As it turns out, this particular hospital is attempting to use lean to improve their processes.
During our discussion I could tell something wasn’t quite right. You see, my relative obviously knows I run a company focused on teaching others about lean so I’m guessing she didn’t want to hurt my feelings… as such she didn’t initially mention any ill feelings towards lean.
However, after a few more minutes she finally opened up.
The “Lean Group”
In fact, she went on to explain how the “lean group” normally comes into an area and tells everyone how things are going to work.
She even explained how the “lean group” recently made some changes that actually created an unsafe working environment since access to a particular door was blocked.
While my relative definitely seemed interested in making lean work… she was most definitely less than thrilled with the way their “lean group” was going about things.
I don’t blame her.
R.I.G. Teams Working in Isolation Aren’t Lean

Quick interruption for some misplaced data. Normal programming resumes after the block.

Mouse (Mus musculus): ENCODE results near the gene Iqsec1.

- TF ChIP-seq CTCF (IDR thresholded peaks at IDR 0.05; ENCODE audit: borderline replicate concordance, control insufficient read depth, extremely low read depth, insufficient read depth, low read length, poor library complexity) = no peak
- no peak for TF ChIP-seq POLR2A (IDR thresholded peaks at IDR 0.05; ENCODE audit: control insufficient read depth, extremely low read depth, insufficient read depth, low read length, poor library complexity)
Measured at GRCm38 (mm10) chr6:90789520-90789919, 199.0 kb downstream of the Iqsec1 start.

You see, while I’m a BIG fan of having at least a few associates focused on driving lean throughout an organization… I’m NOT a proponent of a “group” focused on making changes for the organization.
I’ve seen this in the form of a so called “R.I.G” team which stood for Rapid Improvement Group. This team of around 5 people traveled about and attacked areas like rabid animals. I mean they really tore into waste.
But the problem with this RIG team was they never included the folks who worked in the area!
As such, when they moved on to conquer waste in another area the applause they heard was not for a job well done… instead it was for thank goodness they’re leaving! The associates in the area actually resented this lean group since changes were made without their involvement.
The Lean Group is L.A.M.E
After hearing my relative’s description of how their “lean group” is going about things I politely explained that what they were doing is not lean.
In fact, I explained how what they were doing was in fact very L.A.M.E.
Kaizen is About People
The thing “lean groups” and RIG teams need to remember is that kaizen is as much about developing people as it is attacking waste.
In fact, without people development kaizen cannot and will not thrive long term.
So, again, while I’m definitely a big fan of having a group of people focused on driving lean… these people should be as focused on developing people by involving them and allowing the experts, or the people that do the work every day, come up with and implement the improvement ideas.
Do you agree?
That’s my two cents… what do you think? Do you agree that “lean groups” focused on nothing but waste reduction without people development is anti-lean? Or do you think it’s better than nothing?